When Stephen Báthory became Polish King, he based his diplomatic and political activity on Turkish friendship. Immediately after the coronation, he sent Krzysztof Dzierżek to Turkey with a note of his accession to the throne; however, the tone of his letter was now more restrained and full of dignity. Although he informed the sultan about all developments, he stopped asking him for advice, as he used to do while still the Governor of Transylvania. He slowly but surely entered the second phase of diplomatic Polish-Turkish relations: the stage of independence.

The demands to maintain peace with Turkey put forward by the nobility as a condition for the election of the king did not allow for one factor, i.e. that in the Polish-Turkish relations of the era of Báthory the relations with Cossacks played a significant role. The issues associated with their raids were important in the correspondence between the rulers of the Commonwealth and the Ottoman Empire. Initially, those were the Sultan’s complaints and demands to punish the perpetrators for their attacks on Turkish property, but without threatening to break peace; however, later they turned into a permanent diplomatic conflict. The constant Cossack raids resulted in the intensification of correspondence between the King and the Sultan, which sometimes assumed harsh forms.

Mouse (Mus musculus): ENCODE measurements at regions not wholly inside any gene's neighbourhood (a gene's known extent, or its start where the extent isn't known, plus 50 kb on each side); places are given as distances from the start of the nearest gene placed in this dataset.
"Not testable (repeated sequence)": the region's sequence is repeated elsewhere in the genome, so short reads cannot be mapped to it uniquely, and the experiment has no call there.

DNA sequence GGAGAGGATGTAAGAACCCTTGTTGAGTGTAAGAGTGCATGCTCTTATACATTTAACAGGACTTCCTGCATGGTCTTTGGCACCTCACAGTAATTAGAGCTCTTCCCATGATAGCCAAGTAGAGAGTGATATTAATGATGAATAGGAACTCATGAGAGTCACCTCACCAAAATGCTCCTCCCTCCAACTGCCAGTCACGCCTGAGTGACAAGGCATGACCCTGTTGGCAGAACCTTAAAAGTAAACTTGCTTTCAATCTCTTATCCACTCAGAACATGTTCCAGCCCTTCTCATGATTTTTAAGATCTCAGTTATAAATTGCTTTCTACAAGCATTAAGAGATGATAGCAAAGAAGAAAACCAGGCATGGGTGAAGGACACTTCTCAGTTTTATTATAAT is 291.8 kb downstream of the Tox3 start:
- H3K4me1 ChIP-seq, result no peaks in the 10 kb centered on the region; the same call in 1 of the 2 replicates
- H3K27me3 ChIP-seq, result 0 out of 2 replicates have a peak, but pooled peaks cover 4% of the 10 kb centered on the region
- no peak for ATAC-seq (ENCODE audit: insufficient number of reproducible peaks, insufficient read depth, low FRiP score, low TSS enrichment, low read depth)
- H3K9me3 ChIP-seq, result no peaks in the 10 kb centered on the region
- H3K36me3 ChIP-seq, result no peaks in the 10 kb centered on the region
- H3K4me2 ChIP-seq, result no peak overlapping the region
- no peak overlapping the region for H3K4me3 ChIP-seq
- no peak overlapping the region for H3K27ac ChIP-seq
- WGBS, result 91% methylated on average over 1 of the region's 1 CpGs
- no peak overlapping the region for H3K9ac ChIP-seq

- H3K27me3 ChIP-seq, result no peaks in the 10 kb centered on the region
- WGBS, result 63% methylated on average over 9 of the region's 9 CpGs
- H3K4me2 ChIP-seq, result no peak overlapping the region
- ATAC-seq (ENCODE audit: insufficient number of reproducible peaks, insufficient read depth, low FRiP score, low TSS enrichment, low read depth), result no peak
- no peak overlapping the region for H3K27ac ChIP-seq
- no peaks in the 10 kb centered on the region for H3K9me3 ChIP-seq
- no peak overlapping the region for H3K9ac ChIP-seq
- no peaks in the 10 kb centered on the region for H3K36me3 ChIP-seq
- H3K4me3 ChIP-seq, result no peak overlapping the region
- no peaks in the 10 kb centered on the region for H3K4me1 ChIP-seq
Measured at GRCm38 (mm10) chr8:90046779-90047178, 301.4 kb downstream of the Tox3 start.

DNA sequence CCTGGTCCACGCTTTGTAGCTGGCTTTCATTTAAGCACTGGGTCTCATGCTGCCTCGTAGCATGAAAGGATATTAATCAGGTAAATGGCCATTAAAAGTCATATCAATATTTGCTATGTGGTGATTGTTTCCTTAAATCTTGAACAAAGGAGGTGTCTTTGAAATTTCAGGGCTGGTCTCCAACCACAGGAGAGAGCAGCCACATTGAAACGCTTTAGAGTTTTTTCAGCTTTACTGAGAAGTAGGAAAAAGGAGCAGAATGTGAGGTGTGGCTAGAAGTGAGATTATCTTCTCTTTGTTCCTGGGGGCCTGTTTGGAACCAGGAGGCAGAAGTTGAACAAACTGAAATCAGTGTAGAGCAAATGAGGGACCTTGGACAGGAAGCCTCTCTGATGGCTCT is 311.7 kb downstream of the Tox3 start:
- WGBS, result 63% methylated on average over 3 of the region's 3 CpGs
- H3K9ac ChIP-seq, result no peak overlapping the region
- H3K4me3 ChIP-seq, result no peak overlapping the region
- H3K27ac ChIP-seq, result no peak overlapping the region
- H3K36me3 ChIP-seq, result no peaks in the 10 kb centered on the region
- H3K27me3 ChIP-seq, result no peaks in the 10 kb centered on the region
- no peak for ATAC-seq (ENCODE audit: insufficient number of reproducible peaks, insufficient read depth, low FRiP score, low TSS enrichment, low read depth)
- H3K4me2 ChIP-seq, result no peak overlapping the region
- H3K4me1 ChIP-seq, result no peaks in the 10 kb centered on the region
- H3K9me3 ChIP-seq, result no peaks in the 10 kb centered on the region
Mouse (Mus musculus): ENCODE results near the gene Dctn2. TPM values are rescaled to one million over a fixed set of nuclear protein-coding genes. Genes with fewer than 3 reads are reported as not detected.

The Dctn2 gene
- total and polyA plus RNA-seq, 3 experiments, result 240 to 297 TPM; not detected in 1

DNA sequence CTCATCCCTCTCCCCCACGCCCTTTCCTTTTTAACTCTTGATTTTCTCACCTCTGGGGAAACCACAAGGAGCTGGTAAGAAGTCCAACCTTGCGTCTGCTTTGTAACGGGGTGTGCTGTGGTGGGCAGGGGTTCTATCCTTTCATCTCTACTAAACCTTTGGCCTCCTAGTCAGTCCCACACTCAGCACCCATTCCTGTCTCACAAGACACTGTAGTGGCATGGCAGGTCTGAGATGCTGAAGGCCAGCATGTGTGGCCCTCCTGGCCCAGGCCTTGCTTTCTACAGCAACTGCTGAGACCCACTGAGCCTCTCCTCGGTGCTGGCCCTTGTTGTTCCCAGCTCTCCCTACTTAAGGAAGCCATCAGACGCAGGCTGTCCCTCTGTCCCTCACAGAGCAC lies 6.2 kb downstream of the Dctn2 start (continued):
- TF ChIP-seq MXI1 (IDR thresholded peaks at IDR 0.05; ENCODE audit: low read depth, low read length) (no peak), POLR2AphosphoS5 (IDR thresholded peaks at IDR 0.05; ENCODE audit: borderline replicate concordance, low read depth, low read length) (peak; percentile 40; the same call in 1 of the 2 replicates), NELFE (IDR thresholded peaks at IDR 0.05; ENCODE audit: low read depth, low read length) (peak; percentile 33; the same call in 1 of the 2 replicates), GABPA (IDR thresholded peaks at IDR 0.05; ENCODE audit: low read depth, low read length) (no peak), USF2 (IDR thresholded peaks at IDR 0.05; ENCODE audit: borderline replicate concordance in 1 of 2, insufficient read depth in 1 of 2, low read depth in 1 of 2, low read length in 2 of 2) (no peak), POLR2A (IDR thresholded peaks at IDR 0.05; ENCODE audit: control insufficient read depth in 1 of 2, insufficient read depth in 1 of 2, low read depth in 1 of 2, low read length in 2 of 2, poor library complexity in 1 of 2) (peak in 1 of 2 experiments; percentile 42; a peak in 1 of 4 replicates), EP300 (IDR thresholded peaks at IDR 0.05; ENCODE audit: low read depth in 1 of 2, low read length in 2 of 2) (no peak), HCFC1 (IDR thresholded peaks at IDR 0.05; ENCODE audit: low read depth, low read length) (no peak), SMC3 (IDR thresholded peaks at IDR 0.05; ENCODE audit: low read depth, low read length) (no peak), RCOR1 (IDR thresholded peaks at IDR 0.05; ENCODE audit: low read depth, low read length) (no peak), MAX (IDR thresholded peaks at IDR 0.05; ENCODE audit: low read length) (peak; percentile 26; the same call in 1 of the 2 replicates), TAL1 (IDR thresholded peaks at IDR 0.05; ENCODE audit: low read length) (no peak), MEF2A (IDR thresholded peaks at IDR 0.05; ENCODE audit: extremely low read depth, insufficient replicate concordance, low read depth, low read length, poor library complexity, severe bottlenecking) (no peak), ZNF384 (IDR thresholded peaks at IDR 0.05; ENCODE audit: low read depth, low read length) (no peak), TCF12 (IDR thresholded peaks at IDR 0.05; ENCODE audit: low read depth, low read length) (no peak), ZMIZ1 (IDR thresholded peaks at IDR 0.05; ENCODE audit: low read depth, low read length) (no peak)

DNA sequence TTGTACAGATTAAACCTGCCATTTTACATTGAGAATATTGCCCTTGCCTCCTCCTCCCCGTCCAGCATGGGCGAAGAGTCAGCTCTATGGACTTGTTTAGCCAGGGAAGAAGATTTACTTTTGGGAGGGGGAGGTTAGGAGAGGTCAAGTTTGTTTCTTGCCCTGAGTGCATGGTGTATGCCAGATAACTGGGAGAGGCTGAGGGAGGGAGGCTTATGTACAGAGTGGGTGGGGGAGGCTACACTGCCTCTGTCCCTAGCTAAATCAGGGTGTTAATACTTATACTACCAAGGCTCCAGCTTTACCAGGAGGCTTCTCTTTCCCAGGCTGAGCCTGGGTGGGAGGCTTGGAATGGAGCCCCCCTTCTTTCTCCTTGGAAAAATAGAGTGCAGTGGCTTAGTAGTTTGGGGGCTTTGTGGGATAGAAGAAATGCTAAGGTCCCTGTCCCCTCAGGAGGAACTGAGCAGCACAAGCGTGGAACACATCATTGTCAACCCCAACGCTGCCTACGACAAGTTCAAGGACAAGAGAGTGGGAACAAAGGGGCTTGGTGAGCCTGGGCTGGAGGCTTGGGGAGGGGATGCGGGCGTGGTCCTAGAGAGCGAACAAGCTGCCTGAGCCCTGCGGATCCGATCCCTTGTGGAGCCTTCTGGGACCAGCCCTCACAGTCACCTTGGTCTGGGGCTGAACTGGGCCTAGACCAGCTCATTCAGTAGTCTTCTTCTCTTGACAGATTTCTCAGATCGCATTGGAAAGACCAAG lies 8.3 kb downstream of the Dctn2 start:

Twice during the reign of Stephen Báthory the Cossack attacks nearly led to war with Turkey. It first happened in 1577 and was associated with the Ivan the Horseshoe’s invasion of Moldova and the conquest of Jass, where the Cossack warlord ascended the hospodar’s throne. The King, in order to maintain peace and fearing changes in the Principality of Moldavia, supported another candidate, and executed Horseshoe and several of his comrades in the presence of the Turkish envoy. The second time, the Sultan threatened to start war against Poland in 1583 over a Cossack raid and the destruction of Bender. The King, in order to maintain peace with Turkey, did the same as in the first case.

The Polish-Turkish relations were established in an alliance pact concluded in July 1577 with the help of the Polish envoy Jan Sienieński. Its provisions were directed against the policies of the Habsburgs and Ivan the Terrible; however, the main target of Polish diplomatic activity with the Ottomans was the Tsar. Moscow was regarded as a dangerous state for both the allies, but Turkey, aiming to overpower Russia, did not wish to break its power at the expense of Poland’s significant increase in power and importance. Thus the Muscovy cause at the same brought Murad III and Báthory together and moved them away from each other, Báthory being primarily interested in the conquest of the Eastern neighbour.